caged bird

Apr. 19th, 2016 10:55 am
mandysee_mandydo: (Default)

locked away in my rib cage
perched and gayly singing
"do you hear me?"
"do you hear me?"
waiting for you to
open the cage
caress it softly
and ask me why i ever
clipped its wings when
i could have let it fly free

mandysee_mandydo: (Default)
Yesterday I had to work providing video services for a public funeral for a local soldier who died in Afghanistan. When I say I had to work, I don't want to seem as though I'm trivializing or was only doing it because I had to do it. I was very glad to be able to help and honored to be a part of doing something positive for his family and the community. I went into it with the mindset that I had an important job to do and left completely heartbroken. It was an extremely touching service, and I think perhaps many times more now that I am a parent. I found myself grieving and heartbroken for a young soldier I didn't know, but thoughts of my son's future led me to a dreadful thought: if I'm this distraught about a young soldier I don't know, how could I handle if in 19 years I am at the funeral for a young soldier I conceived, fed, raised, taught, played with, and loved with all my heart?

Friends, family, and community members spoke of this local soldier's friendliness, his infectious happiness, his strength, and his intelligence. All I could think about was how we see these aspects in Ian even as young as he is. Then there was the slideshow with photos of the young soldier through the years, including one that I swear looked so much like Ian, which really started my fears rolling full steam. I grieved for this young man who was so loved by so many that his public service filled multiple rooms in the high school, and for his family who lost someone so dear. But I also worried that as much as we see so much potential and want to provide so much encouragement for Ian, I dread the idea of him becoming a soldier and going to war but couldn't consider trying to stop him from pursuing that future if he chose it. I would be utterly devastated if I had to suffer the loss that the soldier's family suffers now. I don't know if I would have the strength to go on after that.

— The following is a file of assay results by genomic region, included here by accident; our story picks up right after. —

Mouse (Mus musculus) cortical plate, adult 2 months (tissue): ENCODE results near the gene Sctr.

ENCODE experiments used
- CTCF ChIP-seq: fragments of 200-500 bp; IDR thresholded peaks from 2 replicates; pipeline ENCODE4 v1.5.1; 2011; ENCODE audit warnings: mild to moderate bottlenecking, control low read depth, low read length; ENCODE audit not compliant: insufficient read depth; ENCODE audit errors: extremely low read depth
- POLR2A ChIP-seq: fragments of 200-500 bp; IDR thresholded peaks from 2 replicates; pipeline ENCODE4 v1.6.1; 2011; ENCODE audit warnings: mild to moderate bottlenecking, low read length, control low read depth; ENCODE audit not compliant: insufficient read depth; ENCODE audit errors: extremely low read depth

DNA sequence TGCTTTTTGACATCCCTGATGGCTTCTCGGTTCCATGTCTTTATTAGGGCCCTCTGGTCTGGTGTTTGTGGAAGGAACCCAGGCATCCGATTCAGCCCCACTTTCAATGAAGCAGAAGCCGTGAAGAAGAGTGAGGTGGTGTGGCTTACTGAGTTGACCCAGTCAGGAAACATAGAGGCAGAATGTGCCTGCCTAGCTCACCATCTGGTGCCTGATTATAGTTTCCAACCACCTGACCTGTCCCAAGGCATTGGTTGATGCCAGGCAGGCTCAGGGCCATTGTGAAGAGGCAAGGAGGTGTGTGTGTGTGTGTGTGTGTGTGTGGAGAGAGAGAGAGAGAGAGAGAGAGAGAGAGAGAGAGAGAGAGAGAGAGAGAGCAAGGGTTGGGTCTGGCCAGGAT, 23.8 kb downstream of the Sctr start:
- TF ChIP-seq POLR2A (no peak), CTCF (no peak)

I got home after the service and all of that grief poured out. All I could do was weep, hold Ian tight, let him know how much I love him, and beg him not to grow up to be a soldier. At night while trying to sleep I went through this again as I tried to get the day out of my mind and relax. I know I can't stop him from pursuing his dreams, even if it means he joins the military and goes off to war, but I don't want to be the mother in the front row at a funeral looking at my son's casket and hearing people speak about the joys of my son, a person in the past tense. I don't want to outlive my child, especially not that way.


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Jamie Amana Capach

September 2016

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